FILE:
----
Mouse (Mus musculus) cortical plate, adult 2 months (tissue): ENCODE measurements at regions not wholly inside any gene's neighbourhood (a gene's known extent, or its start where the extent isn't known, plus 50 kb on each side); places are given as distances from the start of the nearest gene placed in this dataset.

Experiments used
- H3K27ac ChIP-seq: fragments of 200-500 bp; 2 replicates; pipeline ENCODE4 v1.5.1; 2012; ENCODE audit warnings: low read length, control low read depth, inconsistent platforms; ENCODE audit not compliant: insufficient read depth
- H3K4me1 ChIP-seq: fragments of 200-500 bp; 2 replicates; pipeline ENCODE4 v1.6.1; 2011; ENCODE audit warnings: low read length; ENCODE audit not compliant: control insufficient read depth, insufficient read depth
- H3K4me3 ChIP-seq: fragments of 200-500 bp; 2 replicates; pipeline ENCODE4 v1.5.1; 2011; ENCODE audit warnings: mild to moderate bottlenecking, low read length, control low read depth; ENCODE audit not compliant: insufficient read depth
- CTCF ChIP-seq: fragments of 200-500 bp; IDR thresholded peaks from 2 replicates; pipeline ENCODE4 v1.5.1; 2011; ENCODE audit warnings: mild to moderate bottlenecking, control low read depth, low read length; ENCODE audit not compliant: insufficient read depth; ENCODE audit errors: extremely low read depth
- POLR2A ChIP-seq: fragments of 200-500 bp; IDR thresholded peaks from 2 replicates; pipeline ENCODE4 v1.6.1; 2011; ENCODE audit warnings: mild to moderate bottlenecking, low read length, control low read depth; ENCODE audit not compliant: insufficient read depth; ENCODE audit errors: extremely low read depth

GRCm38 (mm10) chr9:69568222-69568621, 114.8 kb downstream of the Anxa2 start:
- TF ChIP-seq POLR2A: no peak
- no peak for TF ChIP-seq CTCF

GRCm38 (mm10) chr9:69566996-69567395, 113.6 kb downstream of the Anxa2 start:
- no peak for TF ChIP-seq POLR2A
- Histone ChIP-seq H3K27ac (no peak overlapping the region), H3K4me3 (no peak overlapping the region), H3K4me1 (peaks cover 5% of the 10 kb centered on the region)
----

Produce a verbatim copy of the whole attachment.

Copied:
Mouse (Mus musculus) cortical plate, adult 2 months (tissue): ENCODE measurements at regions not wholly inside any gene's neighbourhood (a gene's known extent, or its start where the extent isn't known, plus 50 kb on each side); places are given as distances from the start of the nearest gene placed in this dataset.

Experiments used
- H3K27ac ChIP-seq: fragments of 200-500 bp; 2 replicates; pipeline ENCODE4 v1.5.1; 2012; ENCODE audit warnings: low read length, control low read depth, inconsistent platforms; ENCODE audit not compliant: insufficient read depth
- H3K4me1 ChIP-seq: fragments of 200-500 bp; 2 replicates; pipeline ENCODE4 v1.6.1; 2011; ENCODE audit warnings: low read length; ENCODE audit not compliant: control insufficient read depth, insufficient read depth
- H3K4me3 ChIP-seq: fragments of 200-500 bp; 2 replicates; pipeline ENCODE4 v1.5.1; 2011; ENCODE audit warnings: mild to moderate bottlenecking, low read length, control low read depth; ENCODE audit not compliant: insufficient read depth
- CTCF ChIP-seq: fragments of 200-500 bp; IDR thresholded peaks from 2 replicates; pipeline ENCODE4 v1.5.1; 2011; ENCODE audit warnings: mild to moderate bottlenecking, control low read depth, low read length; ENCODE audit not compliant: insufficient read depth; ENCODE audit errors: extremely low read depth
- POLR2A ChIP-seq: fragments of 200-500 bp; IDR thresholded peaks from 2 replicates; pipeline ENCODE4 v1.6.1; 2011; ENCODE audit warnings: mild to moderate bottlenecking, low read length, control low read depth; ENCODE audit not compliant: insufficient read depth; ENCODE audit errors: extremely low read depth

GRCm38 (mm10) chr9:69568222-69568621, 114.8 kb downstream of the Anxa2 start:
- TF ChIP-seq POLR2A: no peak
- no peak for TF ChIP-seq CTCF

GRCm38 (mm10) chr9:69566996-69567395, 113.6 kb downstream of the Anxa2 start:
- no peak for TF ChIP-seq POLR2A
- Histone ChIP-seq H3K27ac (no peak overlapping the region), H3K4me3 (no peak overlapping the region), H3K4me1 (peaks cover 5% of the 10 kb centered on the region)